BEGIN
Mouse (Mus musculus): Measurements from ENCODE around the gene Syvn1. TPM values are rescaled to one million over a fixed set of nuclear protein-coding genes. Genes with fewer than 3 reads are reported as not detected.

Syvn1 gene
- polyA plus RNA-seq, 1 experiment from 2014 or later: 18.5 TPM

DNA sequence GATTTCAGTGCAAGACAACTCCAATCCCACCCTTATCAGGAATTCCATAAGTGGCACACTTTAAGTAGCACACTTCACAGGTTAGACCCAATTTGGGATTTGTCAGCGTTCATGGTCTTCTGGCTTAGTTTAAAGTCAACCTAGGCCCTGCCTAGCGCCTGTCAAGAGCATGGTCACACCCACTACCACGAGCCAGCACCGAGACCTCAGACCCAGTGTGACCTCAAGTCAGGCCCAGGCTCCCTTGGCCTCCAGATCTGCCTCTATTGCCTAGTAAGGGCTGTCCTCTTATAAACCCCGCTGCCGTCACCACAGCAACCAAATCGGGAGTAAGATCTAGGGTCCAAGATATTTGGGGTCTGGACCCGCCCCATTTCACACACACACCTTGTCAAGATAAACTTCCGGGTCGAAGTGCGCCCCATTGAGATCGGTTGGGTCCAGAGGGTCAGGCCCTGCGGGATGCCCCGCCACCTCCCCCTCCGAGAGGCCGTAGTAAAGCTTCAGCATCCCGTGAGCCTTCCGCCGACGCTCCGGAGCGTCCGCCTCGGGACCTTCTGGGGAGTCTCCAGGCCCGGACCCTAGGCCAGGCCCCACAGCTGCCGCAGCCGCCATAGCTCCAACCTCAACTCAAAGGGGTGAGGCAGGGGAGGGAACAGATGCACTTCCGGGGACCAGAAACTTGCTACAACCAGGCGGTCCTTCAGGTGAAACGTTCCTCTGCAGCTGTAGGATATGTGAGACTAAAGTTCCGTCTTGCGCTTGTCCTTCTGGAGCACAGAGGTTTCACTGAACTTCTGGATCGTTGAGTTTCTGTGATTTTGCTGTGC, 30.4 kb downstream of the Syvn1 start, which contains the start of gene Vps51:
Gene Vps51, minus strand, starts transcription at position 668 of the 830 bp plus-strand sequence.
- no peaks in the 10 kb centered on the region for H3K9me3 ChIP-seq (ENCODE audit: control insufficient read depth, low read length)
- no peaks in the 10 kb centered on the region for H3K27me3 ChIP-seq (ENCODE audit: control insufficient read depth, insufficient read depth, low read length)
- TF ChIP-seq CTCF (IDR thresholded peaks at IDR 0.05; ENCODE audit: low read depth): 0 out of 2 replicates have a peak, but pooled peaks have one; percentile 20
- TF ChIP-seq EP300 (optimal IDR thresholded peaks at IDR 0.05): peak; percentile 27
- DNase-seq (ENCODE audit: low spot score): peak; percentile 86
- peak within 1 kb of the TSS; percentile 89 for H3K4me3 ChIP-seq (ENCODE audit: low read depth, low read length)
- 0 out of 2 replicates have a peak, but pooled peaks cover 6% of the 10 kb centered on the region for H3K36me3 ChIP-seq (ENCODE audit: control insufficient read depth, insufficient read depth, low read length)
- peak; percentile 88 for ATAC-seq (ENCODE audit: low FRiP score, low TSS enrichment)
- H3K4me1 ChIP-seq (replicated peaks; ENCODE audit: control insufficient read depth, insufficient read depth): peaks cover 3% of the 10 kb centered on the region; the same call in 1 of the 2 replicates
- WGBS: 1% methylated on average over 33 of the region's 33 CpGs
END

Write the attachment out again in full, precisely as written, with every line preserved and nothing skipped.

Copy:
Mouse (Mus musculus): Measurements from ENCODE around the gene Syvn1. TPM values are rescaled to one million over a fixed set of nuclear protein-coding genes. Genes with fewer than 3 reads are reported as not detected.

Syvn1 gene
- polyA plus RNA-seq, 1 experiment from 2014 or later: 18.5 TPM

DNA sequence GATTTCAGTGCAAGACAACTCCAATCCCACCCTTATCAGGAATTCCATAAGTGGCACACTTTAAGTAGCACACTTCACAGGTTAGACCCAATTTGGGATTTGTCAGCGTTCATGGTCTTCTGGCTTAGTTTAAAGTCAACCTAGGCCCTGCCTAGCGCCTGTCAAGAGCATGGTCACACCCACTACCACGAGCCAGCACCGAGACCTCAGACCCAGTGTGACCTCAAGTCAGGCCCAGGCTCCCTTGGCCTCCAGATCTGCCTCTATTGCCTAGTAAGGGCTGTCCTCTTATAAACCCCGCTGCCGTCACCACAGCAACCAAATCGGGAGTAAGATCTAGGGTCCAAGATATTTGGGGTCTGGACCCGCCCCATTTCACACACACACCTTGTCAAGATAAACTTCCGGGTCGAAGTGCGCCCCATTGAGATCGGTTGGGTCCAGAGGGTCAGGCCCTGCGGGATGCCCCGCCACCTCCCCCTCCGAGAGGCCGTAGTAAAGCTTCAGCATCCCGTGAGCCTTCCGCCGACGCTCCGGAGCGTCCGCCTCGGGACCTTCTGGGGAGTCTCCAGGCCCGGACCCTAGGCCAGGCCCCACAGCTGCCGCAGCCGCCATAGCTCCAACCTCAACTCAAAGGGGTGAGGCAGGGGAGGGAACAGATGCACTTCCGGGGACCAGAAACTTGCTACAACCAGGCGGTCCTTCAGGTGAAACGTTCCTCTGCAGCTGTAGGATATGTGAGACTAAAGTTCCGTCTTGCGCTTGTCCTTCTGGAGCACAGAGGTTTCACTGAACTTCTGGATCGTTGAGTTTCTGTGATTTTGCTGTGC, 30.4 kb downstream of the Syvn1 start, which contains the start of gene Vps51:
Gene Vps51, minus strand, starts transcription at position 668 of the 830 bp plus-strand sequence.
- no peaks in the 10 kb centered on the region for H3K9me3 ChIP-seq (ENCODE audit: control insufficient read depth, low read length)
- no peaks in the 10 kb centered on the region for H3K27me3 ChIP-seq (ENCODE audit: control insufficient read depth, insufficient read depth, low read length)
- TF ChIP-seq CTCF (IDR thresholded peaks at IDR 0.05; ENCODE audit: low read depth): 0 out of 2 replicates have a peak, but pooled peaks have one; percentile 20
- TF ChIP-seq EP300 (optimal IDR thresholded peaks at IDR 0.05): peak; percentile 27
- DNase-seq (ENCODE audit: low spot score): peak; percentile 86
- peak within 1 kb of the TSS; percentile 89 for H3K4me3 ChIP-seq (ENCODE audit: low read depth, low read length)
- 0 out of 2 replicates have a peak, but pooled peaks cover 6% of the 10 kb centered on the region for H3K36me3 ChIP-seq (ENCODE audit: control insufficient read depth, insufficient read depth, low read length)
- peak; percentile 88 for ATAC-seq (ENCODE audit: low FRiP score, low TSS enrichment)
- H3K4me1 ChIP-seq (replicated peaks; ENCODE audit: control insufficient read depth, insufficient read depth): peaks cover 3% of the 10 kb centered on the region; the same call in 1 of the 2 replicates
- WGBS: 1% methylated on average over 33 of the region's 33 CpGs